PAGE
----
Jackie Stewart, "The Flying Scot," won three world drivers' championships in Formula 1 racing during his eight-year career. He told an interviewer once that his goal in each and every race was to win that race at the slowest possible speed. The interviewer was confused. What did he mean? Stewart explained that it made no sense to him to risk a wreck or mechanical failure by pushing the car any faster than he needed to in order to finish first. Whether he won by a meter or a mile, it did not matter - it was still a win. Jackie Stewart was notorious for his smooth and effective driving style. Now you know the mindset that guided him in taking that smooth approach. You should have a similar mindset in setting your portfolio. Choose the asset allocation that has the greatest chance of allowing you to reach your goal with the least volatility along the way. If you can reach your goal with an 8% average annual return, don't risk "crashing" by attempting to get 10%.

Systematic Vs. Unsystematic Risk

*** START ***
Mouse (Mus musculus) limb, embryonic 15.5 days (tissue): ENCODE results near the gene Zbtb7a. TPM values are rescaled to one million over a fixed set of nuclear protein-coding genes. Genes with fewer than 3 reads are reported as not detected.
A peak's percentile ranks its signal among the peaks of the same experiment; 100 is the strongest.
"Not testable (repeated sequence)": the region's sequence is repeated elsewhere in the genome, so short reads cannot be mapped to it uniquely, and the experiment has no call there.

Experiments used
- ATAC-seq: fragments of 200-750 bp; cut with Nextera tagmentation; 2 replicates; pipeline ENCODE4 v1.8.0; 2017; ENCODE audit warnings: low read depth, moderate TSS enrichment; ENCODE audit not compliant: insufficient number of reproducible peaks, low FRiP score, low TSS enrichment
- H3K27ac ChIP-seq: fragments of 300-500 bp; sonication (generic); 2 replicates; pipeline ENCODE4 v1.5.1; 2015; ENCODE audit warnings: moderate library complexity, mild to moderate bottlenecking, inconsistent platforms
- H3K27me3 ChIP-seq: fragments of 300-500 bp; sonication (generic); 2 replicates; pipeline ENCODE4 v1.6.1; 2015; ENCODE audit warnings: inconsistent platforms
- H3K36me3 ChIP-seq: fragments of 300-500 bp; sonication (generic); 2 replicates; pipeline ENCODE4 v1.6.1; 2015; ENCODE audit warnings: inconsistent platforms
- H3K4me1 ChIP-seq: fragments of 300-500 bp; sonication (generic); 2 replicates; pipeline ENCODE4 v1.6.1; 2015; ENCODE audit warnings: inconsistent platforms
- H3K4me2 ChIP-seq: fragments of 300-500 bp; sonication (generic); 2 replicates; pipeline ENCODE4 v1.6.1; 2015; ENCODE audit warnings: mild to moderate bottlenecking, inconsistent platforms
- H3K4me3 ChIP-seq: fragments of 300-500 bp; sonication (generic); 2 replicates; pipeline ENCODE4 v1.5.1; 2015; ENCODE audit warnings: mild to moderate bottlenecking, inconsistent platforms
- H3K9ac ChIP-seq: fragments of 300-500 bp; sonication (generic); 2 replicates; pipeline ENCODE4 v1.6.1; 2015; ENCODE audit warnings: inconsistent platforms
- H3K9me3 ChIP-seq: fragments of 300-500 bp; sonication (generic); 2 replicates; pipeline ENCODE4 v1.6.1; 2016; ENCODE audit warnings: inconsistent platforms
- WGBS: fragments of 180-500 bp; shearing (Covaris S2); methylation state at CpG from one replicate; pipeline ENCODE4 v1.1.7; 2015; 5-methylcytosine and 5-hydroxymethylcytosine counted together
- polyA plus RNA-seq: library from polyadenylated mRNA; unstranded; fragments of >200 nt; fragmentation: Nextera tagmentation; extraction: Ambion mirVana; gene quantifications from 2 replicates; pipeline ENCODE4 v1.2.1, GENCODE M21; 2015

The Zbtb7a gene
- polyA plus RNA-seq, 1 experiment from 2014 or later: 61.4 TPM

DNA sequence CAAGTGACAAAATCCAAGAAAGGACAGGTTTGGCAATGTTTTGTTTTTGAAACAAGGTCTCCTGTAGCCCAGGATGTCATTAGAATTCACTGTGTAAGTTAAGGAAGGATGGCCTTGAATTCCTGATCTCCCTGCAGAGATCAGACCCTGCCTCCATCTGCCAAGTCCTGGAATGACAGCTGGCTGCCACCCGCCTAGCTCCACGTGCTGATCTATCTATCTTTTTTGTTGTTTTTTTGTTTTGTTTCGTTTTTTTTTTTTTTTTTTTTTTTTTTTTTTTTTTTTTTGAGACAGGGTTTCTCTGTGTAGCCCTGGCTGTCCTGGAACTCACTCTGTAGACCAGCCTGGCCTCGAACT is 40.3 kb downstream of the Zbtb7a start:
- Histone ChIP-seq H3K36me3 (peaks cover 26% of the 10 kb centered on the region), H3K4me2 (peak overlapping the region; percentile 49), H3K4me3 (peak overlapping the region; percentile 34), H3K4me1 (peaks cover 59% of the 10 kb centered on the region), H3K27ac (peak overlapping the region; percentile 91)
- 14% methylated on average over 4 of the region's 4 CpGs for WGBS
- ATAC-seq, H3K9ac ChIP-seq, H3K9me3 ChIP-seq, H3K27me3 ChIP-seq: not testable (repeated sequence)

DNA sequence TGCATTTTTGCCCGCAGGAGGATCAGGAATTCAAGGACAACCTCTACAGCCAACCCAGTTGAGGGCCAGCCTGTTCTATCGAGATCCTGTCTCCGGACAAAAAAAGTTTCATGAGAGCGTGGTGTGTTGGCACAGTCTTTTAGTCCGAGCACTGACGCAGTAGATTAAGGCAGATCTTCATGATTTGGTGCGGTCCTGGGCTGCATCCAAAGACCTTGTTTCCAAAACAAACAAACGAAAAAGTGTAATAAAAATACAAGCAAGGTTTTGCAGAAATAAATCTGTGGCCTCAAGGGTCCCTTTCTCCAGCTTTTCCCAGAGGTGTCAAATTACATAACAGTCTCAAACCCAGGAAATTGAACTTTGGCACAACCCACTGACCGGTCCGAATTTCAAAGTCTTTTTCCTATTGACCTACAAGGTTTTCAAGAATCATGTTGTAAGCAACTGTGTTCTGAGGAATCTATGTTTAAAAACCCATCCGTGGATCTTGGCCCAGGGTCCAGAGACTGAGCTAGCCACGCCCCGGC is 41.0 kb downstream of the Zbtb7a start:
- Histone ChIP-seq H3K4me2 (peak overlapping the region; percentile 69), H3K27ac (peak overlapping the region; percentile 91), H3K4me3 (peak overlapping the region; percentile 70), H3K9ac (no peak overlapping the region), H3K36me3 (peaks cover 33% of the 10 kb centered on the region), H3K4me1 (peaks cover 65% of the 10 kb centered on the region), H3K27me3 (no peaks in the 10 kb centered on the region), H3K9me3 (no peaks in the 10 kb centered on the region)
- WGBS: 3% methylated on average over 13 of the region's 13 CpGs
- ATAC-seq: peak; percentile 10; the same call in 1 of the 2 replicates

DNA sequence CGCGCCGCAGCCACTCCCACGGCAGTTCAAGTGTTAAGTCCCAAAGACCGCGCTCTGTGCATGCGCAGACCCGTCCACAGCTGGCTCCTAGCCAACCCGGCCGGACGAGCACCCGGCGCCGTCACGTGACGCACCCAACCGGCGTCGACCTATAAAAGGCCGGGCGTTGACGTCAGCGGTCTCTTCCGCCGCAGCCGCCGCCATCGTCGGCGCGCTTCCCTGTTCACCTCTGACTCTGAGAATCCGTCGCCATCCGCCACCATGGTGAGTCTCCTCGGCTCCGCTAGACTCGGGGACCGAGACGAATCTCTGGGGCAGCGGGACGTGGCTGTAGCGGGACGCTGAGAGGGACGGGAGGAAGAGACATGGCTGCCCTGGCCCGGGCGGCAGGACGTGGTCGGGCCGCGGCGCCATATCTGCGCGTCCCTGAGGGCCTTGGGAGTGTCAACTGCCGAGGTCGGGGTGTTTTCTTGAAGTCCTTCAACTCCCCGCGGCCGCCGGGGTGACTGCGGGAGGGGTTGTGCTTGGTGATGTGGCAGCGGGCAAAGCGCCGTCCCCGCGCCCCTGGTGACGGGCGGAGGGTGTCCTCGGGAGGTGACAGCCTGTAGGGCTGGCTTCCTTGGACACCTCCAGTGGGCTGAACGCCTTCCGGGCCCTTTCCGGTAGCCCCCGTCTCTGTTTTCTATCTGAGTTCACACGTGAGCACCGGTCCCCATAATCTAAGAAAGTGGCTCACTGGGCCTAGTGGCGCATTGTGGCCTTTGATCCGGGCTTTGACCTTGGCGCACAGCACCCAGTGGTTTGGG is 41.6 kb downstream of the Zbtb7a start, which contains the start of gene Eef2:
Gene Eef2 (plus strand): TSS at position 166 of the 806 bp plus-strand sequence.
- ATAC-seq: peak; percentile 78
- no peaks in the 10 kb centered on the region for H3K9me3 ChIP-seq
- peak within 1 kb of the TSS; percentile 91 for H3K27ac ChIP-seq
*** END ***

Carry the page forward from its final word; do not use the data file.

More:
The Brinson, Hood and Beebower study dealt with diversified portfolios. If you want to capture the performance characteristics of United States domestic stocks, you aren't going to do it by only owning the stock of one company. The reason has to do with systematic and unsystematic risk.

Systematic risk is t he risk inherent to the entire asset class. Broad economic and political conditions are going to impact the earning prospects of all companies, which in turn will impact the price of their stock. Different companies, and thus their stocks, will have varying degrees of sensitivity to these broad influences, but all will be impacted and there is little you can do to avoid it.